Service user involvement in the NIHR Crisis Care Study
Blog by Emma Wilson (Service User Reference Group member)
What is the study about?
This study aims to investigate the role of the voluntary sector (rather than statutory services such as the NHS or Local Authority) in providing mental health crisis care in England.
What is public involvement in research?
A definition of public involvement in research has been put together by INVOLVE, a national advisory group funded by the National Institute for Health Research (NIHR). According to them, research includes public involvement when it is “carried out ‘with’ or ‘by’ members of the public rather than ‘to’, ‘about’ or ‘for’ them”. Such involvement may span across the research lifecycle – from identifying research priorities, to commenting and developing patient information leaflets or questionnaires, to assisting with the interview process with study participants. To be effective and meaningful, it must be more than a one-off tick boxing exercise. Ideally, public involvement will run over a period of time.
Why get involved in research?
Involving oneself in research is a highly empowering and valuable opportunity for everyone connected to the project. On the one hand, the individual gains insight into the research process and the cutting-edge research currently taking place, whilst researchers receive perspectives through the lens of someone more detached from the project.
It is also possible to get involved in a project as a service user. Also known as an ‘expert by experience’, involving a service user or carer is an opportunity to add colour to a project that empirical evidence alone could never capture.
How have service users been involved in this project?
For this study, a service user reference group was formed. This group, of which I am a member, fits within the overall project structure, where its chairperson is also a member of the main project committee. With a membership of 9 people, the group meets every 3-4 months and members are paid for their time. A pre-circulated agenda and any preparatory materials are discussed and dissected in face-to-face meetings of approximately 4 hours.
One of our initial discussions centred around the definition of what ‘crisis’ means to us. Is it something subjective or objective? Must it involve the emergency services or inpatient care, or can it include something managed in the community? As individuals with our own unique experiences of a mental health crisis, our input can help to validate and enhance the relevancy of this work. It can also better ensure that there is a shared, common understanding of terms used – a critical element laying the project foundations.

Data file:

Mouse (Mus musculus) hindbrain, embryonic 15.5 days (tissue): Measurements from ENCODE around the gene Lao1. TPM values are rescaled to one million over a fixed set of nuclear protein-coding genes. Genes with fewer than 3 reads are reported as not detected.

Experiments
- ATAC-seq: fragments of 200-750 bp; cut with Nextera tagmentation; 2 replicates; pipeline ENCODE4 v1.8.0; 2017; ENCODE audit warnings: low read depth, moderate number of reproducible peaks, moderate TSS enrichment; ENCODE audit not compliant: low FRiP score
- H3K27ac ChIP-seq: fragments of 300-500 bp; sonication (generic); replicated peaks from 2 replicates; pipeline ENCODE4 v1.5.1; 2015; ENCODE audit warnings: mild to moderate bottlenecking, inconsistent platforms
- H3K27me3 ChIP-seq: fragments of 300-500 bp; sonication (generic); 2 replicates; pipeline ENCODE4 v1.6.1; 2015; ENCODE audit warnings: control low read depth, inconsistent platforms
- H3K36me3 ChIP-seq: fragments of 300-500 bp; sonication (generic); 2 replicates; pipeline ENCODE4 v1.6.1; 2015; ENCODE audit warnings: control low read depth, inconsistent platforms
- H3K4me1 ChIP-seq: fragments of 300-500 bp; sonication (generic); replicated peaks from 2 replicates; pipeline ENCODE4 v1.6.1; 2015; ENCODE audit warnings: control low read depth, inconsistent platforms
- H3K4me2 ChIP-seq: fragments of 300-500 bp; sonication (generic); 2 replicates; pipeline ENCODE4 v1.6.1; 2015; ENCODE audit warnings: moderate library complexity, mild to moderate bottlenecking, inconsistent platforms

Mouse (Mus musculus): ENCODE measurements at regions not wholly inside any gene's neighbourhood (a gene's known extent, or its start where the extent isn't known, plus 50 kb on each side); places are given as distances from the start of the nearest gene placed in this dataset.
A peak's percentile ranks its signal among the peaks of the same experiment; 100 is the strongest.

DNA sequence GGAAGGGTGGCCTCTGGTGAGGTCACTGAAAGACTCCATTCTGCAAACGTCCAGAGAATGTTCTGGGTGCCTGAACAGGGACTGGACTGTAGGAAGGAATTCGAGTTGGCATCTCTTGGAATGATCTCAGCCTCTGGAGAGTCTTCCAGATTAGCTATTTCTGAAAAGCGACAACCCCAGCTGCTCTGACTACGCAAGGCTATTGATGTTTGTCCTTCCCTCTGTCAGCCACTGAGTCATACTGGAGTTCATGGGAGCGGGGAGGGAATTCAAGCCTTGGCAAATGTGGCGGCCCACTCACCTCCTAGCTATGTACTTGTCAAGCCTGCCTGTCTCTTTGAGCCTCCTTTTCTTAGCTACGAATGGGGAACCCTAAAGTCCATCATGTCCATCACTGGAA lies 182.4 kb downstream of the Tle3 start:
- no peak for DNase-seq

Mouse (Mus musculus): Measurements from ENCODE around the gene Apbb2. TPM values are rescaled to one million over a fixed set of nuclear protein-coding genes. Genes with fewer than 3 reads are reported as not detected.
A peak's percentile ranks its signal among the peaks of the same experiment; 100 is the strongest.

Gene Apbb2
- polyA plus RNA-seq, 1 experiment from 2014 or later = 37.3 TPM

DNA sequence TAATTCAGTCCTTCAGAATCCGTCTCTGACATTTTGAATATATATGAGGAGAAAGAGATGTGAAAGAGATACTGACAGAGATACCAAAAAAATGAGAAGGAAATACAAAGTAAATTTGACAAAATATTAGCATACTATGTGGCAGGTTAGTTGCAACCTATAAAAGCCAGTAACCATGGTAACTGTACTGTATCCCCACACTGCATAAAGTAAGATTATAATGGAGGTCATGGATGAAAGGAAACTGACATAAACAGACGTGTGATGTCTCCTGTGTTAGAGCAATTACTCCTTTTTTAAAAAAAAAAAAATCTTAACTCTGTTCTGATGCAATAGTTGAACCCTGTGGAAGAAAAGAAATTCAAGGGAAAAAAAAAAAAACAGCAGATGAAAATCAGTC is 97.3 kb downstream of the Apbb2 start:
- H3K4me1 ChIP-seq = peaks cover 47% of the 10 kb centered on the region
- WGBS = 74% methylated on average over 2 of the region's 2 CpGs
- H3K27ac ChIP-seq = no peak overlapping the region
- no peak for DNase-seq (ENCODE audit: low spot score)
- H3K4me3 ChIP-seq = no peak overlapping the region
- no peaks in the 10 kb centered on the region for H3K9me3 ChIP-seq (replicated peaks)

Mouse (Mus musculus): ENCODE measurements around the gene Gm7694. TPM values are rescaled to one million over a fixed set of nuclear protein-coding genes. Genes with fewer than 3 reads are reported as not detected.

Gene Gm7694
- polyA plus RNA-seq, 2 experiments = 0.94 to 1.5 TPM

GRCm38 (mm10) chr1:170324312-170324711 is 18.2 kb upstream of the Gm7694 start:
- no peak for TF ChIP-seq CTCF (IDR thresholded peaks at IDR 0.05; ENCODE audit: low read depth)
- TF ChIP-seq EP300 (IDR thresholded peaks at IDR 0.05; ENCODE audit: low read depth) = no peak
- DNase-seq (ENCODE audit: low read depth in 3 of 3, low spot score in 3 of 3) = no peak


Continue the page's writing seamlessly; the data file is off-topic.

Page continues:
We have also assisted in the process of identifying voluntary sector organisations that the research team may wish to approach for interview. From my personal and professional background of young people’s mental health, I can champion the voices of this demographic and ensure that they are included in the recruitment of study participants.
Which factors have ensured the effectiveness of service user engagement within this project?
As previously mentioned, meaningful involvement requires active participation throughout the study lifecycle. It is far more than simply being consulted on a project; it is the opportunity to shape the direction of a project.
It is also important to consider the approach taken when working alongside service users or members of the public. Firstly, the use of jargon should be placed to a minimum, or any confusion clearly explained by members of the research team. Secondly, and perhaps most importantly, participants should feel valued, respected and supported. On a project such as this one, with a sensitive subject matter which discusses mental health crises, it has been important to interact with sensitivity and compassion. It is important to create a safe space with a common group agreement, in order to protect the mental health of all members of the group.
Prompt payment and the covering of travel expenses and subsistence has been greatly appreciated, as it also enables us to spare the time to attend these meetings.
As the project progresses, we will be invited to project updates with commissioners and other relevant stakeholders. We are also able to get involved in the dissemination process as well as support the social media campaign to raise awareness about the project.
To conclude, there is an undeniable value to both the public and research profession that both work collaboratively for the future progression of scientific ventures. The NIHR project on mental health crisis care is a positive example that I hope to see emulated across the research sector in the years to come.
Emma Wilson (MSc LLB) is a freelance trainer, consultant and writer in the field of mental health. She is a Youth MHFA Instructor who is trained to deliver the 2-day, internationally recognised youth mental health first aid course. Emma has a broad range of personal and professional experience of working within the mental health sector and has sat on several advisory groups over the past 4.5 years. You can follow her on Twitter (@MindfulEm) and visit Emma's website.